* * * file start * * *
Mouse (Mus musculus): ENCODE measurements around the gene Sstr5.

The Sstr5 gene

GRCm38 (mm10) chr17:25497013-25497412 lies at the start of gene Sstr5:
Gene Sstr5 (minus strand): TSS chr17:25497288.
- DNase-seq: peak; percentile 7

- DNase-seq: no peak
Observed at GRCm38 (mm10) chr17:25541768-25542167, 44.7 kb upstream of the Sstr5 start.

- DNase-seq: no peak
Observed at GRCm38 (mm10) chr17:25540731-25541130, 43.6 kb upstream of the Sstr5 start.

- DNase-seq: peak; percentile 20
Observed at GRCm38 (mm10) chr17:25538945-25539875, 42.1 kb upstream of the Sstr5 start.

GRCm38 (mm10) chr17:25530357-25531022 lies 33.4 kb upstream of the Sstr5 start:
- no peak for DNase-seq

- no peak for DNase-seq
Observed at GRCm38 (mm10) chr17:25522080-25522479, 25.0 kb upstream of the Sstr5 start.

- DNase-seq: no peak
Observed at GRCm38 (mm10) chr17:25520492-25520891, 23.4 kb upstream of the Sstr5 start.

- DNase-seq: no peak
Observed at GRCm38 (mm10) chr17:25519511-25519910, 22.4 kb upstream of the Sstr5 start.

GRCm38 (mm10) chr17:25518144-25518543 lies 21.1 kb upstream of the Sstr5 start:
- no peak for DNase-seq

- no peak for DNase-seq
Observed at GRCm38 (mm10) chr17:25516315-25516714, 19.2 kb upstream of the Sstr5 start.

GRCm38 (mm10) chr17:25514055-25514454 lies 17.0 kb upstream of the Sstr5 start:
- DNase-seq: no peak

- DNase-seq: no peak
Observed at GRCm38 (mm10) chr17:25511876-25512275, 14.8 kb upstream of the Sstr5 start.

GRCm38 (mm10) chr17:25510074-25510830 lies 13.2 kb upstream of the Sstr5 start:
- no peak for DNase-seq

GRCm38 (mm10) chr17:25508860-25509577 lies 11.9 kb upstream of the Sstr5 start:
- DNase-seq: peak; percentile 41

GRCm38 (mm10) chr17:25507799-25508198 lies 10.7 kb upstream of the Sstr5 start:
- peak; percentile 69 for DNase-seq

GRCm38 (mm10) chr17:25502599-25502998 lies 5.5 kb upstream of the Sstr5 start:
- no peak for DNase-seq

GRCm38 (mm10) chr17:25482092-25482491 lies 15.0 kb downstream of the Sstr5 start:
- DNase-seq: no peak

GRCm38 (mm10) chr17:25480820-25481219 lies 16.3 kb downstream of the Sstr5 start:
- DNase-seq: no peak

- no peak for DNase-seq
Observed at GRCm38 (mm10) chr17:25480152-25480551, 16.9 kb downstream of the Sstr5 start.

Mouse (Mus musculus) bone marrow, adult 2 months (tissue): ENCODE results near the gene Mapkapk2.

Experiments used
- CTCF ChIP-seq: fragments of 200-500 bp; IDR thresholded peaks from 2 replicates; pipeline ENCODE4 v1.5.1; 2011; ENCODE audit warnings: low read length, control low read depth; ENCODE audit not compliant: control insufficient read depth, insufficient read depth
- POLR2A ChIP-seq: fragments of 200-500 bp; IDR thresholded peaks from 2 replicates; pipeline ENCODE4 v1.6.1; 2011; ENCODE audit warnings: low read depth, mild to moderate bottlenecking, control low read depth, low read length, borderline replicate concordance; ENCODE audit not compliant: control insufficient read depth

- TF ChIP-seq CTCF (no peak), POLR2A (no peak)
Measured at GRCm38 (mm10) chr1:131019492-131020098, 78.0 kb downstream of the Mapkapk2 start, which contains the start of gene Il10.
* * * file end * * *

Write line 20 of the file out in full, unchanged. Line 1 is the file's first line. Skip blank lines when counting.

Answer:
GRCm38 (mm10) chr17:25518144-25518543 lies 21.1 kb upstream of the Sstr5 start: